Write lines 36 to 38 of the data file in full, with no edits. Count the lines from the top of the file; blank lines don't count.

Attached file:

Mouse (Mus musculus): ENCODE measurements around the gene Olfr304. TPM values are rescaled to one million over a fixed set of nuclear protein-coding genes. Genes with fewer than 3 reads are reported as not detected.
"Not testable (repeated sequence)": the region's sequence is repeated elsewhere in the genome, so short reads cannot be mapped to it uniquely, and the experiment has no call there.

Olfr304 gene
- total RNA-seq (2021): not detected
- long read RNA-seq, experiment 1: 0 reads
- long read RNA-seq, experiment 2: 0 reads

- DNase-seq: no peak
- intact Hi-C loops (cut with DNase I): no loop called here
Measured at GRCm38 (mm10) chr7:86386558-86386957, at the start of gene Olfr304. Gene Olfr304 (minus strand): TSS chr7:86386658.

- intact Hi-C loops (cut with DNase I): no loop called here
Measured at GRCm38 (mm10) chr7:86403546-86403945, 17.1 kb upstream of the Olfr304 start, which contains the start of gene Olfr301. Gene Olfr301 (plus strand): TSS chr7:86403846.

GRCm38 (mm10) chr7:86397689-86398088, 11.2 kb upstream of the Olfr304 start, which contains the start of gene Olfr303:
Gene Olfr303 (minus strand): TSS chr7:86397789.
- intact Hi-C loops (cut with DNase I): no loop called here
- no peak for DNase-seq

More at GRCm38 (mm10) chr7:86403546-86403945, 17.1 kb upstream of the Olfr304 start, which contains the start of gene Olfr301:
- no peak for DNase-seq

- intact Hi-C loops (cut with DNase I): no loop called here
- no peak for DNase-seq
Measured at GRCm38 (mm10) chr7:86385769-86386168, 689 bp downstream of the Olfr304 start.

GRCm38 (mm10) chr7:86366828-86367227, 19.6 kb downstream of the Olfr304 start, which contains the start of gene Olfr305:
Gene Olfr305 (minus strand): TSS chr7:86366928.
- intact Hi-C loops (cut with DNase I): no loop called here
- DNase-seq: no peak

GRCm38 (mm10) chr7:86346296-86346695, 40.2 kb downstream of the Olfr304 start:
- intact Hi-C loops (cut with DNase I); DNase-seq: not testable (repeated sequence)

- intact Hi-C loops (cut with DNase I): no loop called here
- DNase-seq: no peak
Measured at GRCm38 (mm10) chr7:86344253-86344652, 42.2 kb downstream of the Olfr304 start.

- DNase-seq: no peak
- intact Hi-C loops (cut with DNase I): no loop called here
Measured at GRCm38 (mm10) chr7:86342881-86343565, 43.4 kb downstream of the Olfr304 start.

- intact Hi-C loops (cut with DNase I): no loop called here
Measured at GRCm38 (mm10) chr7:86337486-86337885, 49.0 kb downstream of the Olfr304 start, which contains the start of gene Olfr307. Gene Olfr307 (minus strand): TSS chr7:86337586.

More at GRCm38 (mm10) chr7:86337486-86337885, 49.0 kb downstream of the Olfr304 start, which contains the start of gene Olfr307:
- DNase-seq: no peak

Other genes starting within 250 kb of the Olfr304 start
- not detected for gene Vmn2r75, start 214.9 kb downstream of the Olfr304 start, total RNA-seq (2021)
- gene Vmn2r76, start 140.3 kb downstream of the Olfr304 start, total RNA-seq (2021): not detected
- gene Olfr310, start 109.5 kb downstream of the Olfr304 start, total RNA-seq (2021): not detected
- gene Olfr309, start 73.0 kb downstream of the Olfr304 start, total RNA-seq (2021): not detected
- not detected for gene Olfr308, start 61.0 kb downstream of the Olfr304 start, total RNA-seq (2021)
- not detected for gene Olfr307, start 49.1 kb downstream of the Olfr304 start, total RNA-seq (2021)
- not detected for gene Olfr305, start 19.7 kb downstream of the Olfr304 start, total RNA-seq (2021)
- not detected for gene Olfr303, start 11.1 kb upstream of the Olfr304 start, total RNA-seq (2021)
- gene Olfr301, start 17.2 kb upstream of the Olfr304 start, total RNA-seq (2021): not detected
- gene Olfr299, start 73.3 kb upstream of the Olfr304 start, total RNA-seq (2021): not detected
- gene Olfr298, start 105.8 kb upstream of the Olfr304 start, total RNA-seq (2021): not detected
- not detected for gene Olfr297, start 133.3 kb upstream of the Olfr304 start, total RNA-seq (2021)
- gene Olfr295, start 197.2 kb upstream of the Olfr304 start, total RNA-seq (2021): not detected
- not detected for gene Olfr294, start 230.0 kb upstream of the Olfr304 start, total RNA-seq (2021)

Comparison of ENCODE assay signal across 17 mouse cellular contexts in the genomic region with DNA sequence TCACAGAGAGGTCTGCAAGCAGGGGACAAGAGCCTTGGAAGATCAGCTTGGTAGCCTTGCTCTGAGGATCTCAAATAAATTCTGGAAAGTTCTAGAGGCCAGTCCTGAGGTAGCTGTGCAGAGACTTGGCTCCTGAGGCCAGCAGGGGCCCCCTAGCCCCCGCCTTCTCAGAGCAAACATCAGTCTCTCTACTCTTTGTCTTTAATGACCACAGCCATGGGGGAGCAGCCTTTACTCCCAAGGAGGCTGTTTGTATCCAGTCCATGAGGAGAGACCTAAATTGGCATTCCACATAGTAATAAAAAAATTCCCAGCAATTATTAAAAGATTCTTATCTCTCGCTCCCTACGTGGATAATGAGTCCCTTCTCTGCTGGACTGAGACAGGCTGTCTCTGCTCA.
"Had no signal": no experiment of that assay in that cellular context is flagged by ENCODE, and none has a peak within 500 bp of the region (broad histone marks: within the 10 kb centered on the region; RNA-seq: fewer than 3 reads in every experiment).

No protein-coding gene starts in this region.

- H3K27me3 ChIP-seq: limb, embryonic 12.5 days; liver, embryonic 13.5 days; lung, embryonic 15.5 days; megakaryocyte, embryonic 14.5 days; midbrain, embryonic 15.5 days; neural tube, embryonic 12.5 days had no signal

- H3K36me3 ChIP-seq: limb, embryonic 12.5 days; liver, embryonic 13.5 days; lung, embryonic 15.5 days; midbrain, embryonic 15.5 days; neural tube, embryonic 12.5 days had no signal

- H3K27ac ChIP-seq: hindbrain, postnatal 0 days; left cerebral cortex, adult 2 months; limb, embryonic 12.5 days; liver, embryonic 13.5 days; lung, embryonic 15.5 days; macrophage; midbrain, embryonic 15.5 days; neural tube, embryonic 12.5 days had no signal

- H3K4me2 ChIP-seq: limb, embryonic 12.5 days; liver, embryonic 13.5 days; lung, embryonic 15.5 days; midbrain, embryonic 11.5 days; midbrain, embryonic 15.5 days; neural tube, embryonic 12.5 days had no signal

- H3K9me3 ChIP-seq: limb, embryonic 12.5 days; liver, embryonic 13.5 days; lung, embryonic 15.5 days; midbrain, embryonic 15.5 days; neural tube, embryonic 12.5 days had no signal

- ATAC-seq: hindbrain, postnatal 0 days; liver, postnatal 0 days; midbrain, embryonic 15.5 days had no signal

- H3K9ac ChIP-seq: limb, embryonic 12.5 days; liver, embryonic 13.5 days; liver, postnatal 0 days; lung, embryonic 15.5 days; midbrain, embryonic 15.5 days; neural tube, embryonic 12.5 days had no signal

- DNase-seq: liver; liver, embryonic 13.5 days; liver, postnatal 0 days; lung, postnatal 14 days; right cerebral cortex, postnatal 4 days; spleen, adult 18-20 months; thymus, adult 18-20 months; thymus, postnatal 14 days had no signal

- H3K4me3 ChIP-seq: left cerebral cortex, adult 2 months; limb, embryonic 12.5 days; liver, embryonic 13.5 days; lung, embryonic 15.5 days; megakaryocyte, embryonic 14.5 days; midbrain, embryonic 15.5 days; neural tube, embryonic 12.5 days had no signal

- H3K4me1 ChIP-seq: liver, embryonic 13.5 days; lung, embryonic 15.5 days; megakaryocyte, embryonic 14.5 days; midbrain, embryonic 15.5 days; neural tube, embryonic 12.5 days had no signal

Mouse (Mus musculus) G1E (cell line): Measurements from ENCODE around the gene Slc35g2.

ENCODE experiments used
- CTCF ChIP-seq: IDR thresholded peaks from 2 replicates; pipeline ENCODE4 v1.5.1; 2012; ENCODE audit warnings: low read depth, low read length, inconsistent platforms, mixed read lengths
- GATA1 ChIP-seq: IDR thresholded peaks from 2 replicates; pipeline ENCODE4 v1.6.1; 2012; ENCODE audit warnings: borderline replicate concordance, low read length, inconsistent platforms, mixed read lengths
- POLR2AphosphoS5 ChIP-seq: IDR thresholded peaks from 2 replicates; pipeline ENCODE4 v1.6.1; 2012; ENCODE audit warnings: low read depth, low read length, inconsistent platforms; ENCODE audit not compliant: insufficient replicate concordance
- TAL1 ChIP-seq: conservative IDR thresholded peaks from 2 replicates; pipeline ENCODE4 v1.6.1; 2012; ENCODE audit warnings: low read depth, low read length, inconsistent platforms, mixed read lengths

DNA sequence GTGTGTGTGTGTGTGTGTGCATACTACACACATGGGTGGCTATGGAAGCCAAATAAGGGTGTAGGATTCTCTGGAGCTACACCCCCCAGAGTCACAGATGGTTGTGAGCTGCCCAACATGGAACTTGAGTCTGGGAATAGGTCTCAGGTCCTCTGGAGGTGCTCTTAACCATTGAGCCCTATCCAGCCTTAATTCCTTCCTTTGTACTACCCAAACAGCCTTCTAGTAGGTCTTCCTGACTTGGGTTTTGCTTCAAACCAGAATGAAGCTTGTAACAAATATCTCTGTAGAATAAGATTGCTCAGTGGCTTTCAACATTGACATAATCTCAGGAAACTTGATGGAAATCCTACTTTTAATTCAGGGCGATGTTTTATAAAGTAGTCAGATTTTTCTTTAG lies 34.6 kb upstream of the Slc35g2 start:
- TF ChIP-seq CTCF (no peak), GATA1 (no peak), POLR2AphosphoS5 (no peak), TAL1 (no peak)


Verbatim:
- DNase-seq: no peak

Other genes starting within 250 kb of the Olfr304 start
- not detected for gene Vmn2r75, start 214.9 kb downstream of the Olfr304 start, total RNA-seq (2021)